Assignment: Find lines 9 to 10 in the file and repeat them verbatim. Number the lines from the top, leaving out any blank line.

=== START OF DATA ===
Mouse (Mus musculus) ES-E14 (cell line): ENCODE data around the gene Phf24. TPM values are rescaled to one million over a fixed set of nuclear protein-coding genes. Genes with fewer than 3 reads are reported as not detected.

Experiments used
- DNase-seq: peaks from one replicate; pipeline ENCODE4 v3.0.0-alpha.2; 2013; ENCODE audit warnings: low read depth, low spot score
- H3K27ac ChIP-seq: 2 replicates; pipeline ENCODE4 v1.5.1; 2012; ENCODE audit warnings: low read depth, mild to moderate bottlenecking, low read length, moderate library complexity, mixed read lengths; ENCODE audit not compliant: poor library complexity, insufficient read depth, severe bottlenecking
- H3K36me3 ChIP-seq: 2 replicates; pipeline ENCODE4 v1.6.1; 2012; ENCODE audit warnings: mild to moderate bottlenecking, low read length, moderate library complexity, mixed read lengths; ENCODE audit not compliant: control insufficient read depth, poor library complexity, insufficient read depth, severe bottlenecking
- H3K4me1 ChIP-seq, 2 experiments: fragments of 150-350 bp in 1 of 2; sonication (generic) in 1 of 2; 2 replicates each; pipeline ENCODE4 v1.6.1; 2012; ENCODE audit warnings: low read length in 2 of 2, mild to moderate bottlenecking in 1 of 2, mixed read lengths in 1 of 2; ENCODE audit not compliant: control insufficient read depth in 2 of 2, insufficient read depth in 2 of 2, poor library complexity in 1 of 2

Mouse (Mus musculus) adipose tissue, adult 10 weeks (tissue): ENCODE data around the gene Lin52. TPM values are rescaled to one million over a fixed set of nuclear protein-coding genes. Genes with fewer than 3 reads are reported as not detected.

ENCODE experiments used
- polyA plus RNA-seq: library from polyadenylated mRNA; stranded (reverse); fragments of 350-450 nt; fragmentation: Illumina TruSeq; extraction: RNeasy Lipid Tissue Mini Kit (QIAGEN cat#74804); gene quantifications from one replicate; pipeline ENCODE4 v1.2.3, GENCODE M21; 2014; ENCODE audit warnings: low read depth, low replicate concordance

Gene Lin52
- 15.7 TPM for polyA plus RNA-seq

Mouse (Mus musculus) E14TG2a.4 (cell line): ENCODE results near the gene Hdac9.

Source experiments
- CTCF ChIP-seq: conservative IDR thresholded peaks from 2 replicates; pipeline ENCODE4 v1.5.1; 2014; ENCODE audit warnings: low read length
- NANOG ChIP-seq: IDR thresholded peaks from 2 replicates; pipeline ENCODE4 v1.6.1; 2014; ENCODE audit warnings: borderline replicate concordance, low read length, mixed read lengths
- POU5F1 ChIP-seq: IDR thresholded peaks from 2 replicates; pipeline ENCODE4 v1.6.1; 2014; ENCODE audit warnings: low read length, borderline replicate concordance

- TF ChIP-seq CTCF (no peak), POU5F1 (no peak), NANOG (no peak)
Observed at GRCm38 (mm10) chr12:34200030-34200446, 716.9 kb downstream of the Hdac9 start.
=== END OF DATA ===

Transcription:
- polyA plus RNA-seq: library from polyadenylated mRNA; stranded (reverse); fragments of 350-450 nt; fragmentation: Illumina TruSeq; extraction: RNeasy Lipid Tissue Mini Kit (QIAGEN cat#74804); gene quantifications from one replicate; pipeline ENCODE4 v1.2.3, GENCODE M21; 2014; ENCODE audit warnings: low read depth, low replicate concordance

Gene Lin52